Once or twice a year, we would hold and/or attend “conferences” that were sort of like what mega-churches must look like every Sunday. If you were raised in one of these similar sects, you might know what I’m talking about. I especially encourage life-long atheists or those ex-believers that had a pretty lax religious upbringing to view these with an open mind and understanding. Children and teens are especially susceptible to such manipulative pandering. Maybe you can understand how people can fall for this stuff. I hope you guys watch these clips because my describing it absolutely cannot do them justice. Take a quick look:
Let’s break down how this works. These events were packed with talks from KidsJustLikeYou! who had found Jesus and turned all their problems around. Hip priests who played the guitar or drums. Skits and songs and line dancing. Glow sticks. Spot lights. Beach balls. Clapping to the beat in the sign of the cross. All of this is very attractive to young teens who would otherwise fall asleep during Sunday services.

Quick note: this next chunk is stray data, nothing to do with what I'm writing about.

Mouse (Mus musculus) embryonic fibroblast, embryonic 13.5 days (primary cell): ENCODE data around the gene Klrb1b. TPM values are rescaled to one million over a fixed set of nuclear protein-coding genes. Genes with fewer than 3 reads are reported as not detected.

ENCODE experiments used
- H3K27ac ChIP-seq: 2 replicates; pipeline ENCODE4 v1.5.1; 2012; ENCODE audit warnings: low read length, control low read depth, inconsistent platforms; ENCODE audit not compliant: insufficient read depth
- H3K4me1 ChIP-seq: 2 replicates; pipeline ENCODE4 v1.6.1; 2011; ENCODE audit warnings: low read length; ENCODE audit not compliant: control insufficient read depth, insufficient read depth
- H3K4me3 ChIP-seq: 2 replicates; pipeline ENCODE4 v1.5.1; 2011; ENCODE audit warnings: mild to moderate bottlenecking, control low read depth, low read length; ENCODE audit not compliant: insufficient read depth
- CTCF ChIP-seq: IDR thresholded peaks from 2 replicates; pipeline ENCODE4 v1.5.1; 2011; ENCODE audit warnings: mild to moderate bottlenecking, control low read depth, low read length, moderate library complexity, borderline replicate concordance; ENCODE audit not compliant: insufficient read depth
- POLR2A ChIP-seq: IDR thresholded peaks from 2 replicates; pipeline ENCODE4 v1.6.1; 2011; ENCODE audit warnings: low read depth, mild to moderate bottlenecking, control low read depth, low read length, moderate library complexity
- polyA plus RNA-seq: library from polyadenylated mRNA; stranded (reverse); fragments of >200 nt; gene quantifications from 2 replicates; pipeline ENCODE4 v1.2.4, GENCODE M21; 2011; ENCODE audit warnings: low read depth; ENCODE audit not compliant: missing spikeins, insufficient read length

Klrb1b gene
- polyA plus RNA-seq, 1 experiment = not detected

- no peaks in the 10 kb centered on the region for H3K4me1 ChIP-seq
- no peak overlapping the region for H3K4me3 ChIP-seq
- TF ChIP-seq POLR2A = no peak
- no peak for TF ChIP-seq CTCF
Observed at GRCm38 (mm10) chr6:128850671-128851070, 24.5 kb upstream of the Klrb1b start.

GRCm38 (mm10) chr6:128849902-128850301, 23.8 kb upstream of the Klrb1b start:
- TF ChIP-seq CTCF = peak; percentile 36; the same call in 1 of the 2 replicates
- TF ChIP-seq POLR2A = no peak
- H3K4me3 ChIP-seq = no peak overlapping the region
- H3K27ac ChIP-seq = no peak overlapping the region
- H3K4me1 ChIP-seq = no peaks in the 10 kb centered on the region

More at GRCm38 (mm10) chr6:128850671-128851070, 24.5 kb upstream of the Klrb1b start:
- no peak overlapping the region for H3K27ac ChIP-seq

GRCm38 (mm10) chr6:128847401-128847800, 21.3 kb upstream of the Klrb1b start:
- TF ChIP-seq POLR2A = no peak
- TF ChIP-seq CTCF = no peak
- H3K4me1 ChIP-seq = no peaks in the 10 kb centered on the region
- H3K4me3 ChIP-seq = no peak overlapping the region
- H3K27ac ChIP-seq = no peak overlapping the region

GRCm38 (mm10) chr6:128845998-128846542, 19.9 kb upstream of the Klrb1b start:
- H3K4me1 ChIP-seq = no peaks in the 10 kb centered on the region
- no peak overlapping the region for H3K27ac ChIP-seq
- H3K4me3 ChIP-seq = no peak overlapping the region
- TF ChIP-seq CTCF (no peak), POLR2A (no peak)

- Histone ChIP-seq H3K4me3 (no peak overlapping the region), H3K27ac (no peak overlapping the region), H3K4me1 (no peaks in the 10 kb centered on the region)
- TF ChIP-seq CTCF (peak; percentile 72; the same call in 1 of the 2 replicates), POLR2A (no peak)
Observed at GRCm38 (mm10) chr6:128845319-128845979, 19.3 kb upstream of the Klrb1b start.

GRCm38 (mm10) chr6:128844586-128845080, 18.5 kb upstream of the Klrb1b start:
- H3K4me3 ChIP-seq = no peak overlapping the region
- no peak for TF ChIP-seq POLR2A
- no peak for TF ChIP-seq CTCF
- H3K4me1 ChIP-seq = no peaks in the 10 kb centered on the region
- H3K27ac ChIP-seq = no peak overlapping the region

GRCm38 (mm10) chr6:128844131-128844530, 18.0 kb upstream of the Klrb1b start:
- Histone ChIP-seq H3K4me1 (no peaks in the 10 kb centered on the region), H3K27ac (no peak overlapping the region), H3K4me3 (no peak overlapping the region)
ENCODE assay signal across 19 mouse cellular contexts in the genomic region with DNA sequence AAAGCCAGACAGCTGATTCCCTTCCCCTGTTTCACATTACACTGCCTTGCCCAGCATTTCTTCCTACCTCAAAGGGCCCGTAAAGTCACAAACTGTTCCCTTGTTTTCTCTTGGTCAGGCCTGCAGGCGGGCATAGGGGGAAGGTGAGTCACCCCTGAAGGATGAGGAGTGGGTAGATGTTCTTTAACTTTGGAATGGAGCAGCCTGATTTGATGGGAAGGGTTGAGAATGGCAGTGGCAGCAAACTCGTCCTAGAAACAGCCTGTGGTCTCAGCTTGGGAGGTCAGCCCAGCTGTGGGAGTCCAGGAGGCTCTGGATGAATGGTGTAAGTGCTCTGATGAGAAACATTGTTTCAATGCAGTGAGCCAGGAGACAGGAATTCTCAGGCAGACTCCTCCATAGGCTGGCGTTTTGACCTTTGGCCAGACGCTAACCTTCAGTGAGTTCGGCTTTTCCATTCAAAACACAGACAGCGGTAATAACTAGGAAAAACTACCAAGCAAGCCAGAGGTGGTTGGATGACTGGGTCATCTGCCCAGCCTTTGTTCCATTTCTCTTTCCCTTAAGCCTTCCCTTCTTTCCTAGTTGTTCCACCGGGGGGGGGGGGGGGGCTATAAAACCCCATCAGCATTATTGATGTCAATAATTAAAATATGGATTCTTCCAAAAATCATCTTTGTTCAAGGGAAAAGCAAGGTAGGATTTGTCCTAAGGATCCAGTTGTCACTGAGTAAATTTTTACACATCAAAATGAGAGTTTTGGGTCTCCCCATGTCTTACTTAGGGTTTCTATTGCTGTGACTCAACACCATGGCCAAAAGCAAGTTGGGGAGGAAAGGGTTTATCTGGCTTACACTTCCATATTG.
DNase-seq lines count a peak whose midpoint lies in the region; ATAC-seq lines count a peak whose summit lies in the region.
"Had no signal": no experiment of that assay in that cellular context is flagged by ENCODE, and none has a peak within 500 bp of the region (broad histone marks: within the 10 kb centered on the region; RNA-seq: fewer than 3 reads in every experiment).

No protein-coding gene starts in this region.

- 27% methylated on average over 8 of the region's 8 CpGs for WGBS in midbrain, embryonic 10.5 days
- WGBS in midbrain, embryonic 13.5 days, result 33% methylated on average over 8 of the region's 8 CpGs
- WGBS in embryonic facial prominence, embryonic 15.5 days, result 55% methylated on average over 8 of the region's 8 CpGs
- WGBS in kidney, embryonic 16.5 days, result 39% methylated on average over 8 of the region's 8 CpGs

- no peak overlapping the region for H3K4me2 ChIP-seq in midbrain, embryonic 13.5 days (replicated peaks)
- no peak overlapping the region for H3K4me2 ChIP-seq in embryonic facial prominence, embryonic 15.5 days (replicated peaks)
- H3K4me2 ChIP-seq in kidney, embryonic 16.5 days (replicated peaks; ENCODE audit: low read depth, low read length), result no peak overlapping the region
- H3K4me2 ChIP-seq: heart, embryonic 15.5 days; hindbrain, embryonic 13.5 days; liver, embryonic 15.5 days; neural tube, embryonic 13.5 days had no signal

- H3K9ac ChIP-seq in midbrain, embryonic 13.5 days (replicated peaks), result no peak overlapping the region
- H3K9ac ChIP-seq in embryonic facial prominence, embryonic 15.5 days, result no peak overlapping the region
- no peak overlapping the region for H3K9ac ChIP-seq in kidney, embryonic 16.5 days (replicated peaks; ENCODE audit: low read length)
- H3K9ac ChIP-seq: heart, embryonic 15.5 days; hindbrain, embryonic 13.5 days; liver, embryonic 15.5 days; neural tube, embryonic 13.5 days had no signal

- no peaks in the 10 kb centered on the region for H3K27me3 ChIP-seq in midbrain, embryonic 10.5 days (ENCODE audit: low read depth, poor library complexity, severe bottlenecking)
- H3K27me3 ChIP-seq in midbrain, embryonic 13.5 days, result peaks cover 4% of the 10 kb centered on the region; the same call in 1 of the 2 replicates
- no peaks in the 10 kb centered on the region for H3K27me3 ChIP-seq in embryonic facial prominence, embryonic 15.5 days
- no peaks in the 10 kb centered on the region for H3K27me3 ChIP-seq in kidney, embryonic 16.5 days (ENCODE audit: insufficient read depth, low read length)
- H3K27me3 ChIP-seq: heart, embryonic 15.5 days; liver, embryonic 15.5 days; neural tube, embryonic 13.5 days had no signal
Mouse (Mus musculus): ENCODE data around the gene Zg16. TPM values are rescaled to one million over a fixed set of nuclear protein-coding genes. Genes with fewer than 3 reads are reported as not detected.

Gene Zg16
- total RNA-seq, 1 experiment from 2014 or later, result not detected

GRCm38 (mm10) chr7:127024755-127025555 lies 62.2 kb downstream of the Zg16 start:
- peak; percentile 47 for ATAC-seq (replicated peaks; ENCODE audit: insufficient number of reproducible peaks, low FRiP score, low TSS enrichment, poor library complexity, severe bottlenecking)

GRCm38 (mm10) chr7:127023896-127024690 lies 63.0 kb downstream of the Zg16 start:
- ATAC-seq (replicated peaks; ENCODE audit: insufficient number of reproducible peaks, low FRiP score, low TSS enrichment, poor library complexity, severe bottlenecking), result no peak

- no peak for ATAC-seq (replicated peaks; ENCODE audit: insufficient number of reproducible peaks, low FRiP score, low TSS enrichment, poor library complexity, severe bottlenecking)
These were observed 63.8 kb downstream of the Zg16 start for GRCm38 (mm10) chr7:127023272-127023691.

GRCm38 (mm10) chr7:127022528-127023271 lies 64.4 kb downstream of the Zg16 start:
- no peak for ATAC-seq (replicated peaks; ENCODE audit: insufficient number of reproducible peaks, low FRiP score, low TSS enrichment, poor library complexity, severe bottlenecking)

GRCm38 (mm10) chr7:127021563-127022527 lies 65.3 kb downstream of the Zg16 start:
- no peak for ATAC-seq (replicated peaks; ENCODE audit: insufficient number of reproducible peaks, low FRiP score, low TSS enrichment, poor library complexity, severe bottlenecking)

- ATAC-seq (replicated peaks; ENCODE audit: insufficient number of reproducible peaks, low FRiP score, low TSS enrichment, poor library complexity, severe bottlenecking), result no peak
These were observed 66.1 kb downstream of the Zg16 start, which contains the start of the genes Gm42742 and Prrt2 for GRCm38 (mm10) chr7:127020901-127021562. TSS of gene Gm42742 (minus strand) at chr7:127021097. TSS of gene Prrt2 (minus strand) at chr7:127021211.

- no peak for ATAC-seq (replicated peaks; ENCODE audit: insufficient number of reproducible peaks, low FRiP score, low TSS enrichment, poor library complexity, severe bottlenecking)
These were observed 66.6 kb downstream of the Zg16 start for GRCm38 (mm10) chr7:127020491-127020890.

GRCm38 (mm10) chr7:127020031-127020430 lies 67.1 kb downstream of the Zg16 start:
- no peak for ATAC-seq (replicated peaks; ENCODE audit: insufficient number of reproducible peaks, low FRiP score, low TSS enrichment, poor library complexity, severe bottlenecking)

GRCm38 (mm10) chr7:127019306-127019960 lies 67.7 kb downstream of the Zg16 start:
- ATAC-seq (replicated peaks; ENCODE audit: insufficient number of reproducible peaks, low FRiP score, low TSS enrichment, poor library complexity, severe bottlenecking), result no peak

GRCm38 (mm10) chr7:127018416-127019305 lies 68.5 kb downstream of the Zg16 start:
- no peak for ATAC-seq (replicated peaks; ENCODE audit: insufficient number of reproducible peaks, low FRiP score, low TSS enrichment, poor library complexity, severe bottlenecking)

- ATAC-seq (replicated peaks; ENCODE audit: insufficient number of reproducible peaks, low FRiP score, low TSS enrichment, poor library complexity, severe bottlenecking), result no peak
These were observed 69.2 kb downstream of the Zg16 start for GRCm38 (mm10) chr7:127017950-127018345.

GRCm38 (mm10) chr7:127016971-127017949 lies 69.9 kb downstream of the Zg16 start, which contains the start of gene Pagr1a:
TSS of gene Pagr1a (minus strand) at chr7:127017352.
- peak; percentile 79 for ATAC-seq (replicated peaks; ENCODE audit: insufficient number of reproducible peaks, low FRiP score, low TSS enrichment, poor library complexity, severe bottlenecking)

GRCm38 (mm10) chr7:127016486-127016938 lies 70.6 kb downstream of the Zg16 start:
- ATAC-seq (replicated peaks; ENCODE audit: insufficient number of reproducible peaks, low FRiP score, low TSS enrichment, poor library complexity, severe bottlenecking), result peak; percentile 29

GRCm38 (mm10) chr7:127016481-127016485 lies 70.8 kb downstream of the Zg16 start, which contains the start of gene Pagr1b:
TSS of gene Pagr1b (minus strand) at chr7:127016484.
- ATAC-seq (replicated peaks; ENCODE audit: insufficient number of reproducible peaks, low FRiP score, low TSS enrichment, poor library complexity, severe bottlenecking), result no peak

Some of these events I attended were honestly the best times of my life. I loved the feeling of community, the laughter, the friendship, the songs and the music. I felt close to God and others. But they had a dark side, too.
I’m not sure how some of these other denominations handle guilt and forgiveness, but if you even know a Catholic or ex-Catholic, you know there’s a running joke about Catholic guilt. From what I understand, other denominations have simple crosses in their churches, while Catholic churches often feature various depictions of the crucifixion. Hideous, isn’t it?